Minimalist composer Morton Feldman’s mournful, eerie, ominous and slow-paced Oboe and Orchestra (1976) sets the tone for the drudgery and seeming endlessness of war on a dimly lit, hazy stage (again, Tipton). Dancers, some carrying candles, are costumed by Santo Loquasto in dark-green, sleeveless camouflage, bandanas, and stocking masks, going beyond mere suggestion of soldiers and terrorists. There is no interpretive dance here as the frenzied movement literally depicts the aspects of battle, such as marching, running, crawling, and combative entanglements.

At one point, the man in the suit, with his body parts lashing out in all directions like a creepy rogue robot, knocks off dancers one-by-one, and then hunts down a lone grieving woman, tossing her about and beating her to death with her own candle. Some of the war-reenactment movement was a bit too on the money, making me feel manipulated more than devastated, but the piece no doubt makes a powerful, visceral statement akin to a quote by John Davidson in the program: “For war breeds war again.” To hammer that sentiment home, another man in a dark suit (Kleinendorst) begins stealthily walking towards us just prior to curtain, searing a spooky image which lingers long after the other scenes fade.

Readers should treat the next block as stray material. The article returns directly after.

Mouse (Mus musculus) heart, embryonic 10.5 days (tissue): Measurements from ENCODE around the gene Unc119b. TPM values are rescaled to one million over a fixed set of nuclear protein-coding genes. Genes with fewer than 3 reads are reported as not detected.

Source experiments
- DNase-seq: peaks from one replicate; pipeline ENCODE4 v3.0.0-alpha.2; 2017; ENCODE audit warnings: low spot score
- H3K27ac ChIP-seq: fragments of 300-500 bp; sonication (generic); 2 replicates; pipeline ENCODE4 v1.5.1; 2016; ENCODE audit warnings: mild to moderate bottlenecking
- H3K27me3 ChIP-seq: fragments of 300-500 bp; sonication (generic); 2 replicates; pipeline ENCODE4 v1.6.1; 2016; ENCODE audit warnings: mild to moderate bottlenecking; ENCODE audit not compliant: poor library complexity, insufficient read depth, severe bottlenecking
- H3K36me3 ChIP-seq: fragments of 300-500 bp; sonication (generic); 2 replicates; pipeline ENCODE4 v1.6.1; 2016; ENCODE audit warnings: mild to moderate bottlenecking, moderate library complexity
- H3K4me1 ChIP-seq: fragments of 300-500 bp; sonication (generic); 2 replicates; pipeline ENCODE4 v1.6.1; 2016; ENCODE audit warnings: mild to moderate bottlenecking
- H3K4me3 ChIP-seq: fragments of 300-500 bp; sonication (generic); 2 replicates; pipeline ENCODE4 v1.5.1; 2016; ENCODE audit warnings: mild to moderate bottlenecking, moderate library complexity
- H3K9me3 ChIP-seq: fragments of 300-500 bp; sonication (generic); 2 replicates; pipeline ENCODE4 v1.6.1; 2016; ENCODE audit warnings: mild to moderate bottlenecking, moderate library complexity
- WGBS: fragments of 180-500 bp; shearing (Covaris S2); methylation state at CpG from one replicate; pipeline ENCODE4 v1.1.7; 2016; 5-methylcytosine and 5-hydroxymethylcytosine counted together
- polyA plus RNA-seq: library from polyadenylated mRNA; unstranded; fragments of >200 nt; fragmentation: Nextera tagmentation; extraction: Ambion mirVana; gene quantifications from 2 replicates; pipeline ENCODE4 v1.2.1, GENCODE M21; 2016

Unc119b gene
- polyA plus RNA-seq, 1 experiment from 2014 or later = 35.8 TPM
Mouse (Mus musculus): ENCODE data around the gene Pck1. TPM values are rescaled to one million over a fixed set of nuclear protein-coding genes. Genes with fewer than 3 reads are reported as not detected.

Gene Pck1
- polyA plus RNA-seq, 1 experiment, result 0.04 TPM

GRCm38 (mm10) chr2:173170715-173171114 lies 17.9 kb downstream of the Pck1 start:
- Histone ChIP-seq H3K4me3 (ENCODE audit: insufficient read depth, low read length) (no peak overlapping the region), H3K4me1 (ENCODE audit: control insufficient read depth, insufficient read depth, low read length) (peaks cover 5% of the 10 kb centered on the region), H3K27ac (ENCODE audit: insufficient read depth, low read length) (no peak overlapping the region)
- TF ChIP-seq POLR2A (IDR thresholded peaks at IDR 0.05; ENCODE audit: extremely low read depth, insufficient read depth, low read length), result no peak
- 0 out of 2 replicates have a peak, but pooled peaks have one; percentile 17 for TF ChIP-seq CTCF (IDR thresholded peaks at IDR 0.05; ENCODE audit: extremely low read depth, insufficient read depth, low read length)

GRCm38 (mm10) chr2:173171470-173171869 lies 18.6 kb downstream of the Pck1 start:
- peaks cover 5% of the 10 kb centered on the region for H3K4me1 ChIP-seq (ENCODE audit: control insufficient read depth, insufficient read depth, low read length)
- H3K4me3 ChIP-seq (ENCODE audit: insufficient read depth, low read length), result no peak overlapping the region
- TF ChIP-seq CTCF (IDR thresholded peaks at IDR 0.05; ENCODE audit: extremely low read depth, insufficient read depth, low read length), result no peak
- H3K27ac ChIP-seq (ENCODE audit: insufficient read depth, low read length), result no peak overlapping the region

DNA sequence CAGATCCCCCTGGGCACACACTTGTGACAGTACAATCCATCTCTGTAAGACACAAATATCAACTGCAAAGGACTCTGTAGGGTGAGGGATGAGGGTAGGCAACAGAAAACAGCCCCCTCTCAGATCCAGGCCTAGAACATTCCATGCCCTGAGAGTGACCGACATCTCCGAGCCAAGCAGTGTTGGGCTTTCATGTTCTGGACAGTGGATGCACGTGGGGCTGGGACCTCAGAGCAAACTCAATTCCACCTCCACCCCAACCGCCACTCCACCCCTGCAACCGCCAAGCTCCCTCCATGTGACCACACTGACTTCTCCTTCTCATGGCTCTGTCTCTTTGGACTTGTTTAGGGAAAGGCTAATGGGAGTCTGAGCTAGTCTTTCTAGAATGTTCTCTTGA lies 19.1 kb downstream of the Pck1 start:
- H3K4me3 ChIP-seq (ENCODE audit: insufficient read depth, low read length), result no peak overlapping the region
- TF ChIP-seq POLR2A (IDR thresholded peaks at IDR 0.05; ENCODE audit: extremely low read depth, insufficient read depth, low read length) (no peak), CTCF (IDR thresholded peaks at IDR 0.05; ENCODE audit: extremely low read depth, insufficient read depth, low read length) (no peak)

Paul Taylor Dance Company's GOSSAMER GALLANTS - photo by Paul B. Goode.

The insect-like movement of the soldiers in “Vultures” had nothing on “Gossamer Gallants,” set to Dances from Bedřich Smetana’s comic opera, The Bartered Bride (1866). Coincidentally, both Taylor’s piece and the music have something in common with Disney’s Fantasia (1940), which spoofed classical ballet in its “Dance of the Hours” segment: Smetana’s music has the same frenzied, driven jocularity as Ponchielli’s oft-imitated score (which was first performed ten years after Bride in 1876), but instead of Fantasia’s anthropomorphized elephants and ostriches, the eleven-member Taylor company portrays fireflies during mating season.